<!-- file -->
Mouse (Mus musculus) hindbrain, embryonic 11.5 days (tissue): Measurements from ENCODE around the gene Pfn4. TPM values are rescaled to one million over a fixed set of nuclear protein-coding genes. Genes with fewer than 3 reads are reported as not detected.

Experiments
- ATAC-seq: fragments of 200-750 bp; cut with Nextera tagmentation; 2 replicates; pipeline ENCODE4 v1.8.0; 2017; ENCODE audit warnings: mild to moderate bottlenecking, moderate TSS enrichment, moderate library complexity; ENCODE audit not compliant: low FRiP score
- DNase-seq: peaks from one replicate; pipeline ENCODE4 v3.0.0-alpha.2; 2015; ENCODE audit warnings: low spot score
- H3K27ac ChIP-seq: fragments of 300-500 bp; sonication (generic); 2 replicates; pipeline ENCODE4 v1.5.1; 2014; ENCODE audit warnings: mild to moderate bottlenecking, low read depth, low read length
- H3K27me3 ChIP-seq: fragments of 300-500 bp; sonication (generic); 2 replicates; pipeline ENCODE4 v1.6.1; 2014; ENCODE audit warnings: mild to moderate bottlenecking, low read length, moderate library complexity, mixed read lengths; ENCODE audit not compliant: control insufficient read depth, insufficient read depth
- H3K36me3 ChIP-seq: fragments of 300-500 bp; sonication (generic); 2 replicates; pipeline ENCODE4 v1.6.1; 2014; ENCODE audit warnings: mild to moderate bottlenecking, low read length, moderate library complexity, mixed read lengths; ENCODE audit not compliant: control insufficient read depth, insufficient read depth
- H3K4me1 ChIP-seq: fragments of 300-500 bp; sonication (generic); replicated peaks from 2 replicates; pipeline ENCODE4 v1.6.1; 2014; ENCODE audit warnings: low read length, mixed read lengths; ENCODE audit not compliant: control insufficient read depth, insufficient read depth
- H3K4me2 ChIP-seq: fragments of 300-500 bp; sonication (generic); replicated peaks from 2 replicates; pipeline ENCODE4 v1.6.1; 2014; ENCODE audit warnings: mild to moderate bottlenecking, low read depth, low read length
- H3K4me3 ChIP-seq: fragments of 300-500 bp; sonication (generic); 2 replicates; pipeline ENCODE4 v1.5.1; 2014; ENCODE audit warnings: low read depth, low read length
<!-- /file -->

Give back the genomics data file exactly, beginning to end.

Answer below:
Mouse (Mus musculus) hindbrain, embryonic 11.5 days (tissue): Measurements from ENCODE around the gene Pfn4. TPM values are rescaled to one million over a fixed set of nuclear protein-coding genes. Genes with fewer than 3 reads are reported as not detected.

Experiments
- ATAC-seq: fragments of 200-750 bp; cut with Nextera tagmentation; 2 replicates; pipeline ENCODE4 v1.8.0; 2017; ENCODE audit warnings: mild to moderate bottlenecking, moderate TSS enrichment, moderate library complexity; ENCODE audit not compliant: low FRiP score
- DNase-seq: peaks from one replicate; pipeline ENCODE4 v3.0.0-alpha.2; 2015; ENCODE audit warnings: low spot score
- H3K27ac ChIP-seq: fragments of 300-500 bp; sonication (generic); 2 replicates; pipeline ENCODE4 v1.5.1; 2014; ENCODE audit warnings: mild to moderate bottlenecking, low read depth, low read length
- H3K27me3 ChIP-seq: fragments of 300-500 bp; sonication (generic); 2 replicates; pipeline ENCODE4 v1.6.1; 2014; ENCODE audit warnings: mild to moderate bottlenecking, low read length, moderate library complexity, mixed read lengths; ENCODE audit not compliant: control insufficient read depth, insufficient read depth
- H3K36me3 ChIP-seq: fragments of 300-500 bp; sonication (generic); 2 replicates; pipeline ENCODE4 v1.6.1; 2014; ENCODE audit warnings: mild to moderate bottlenecking, low read length, moderate library complexity, mixed read lengths; ENCODE audit not compliant: control insufficient read depth, insufficient read depth
- H3K4me1 ChIP-seq: fragments of 300-500 bp; sonication (generic); replicated peaks from 2 replicates; pipeline ENCODE4 v1.6.1; 2014; ENCODE audit warnings: low read length, mixed read lengths; ENCODE audit not compliant: control insufficient read depth, insufficient read depth
- H3K4me2 ChIP-seq: fragments of 300-500 bp; sonication (generic); replicated peaks from 2 replicates; pipeline ENCODE4 v1.6.1; 2014; ENCODE audit warnings: mild to moderate bottlenecking, low read depth, low read length
- H3K4me3 ChIP-seq: fragments of 300-500 bp; sonication (generic); 2 replicates; pipeline ENCODE4 v1.5.1; 2014; ENCODE audit warnings: low read depth, low read length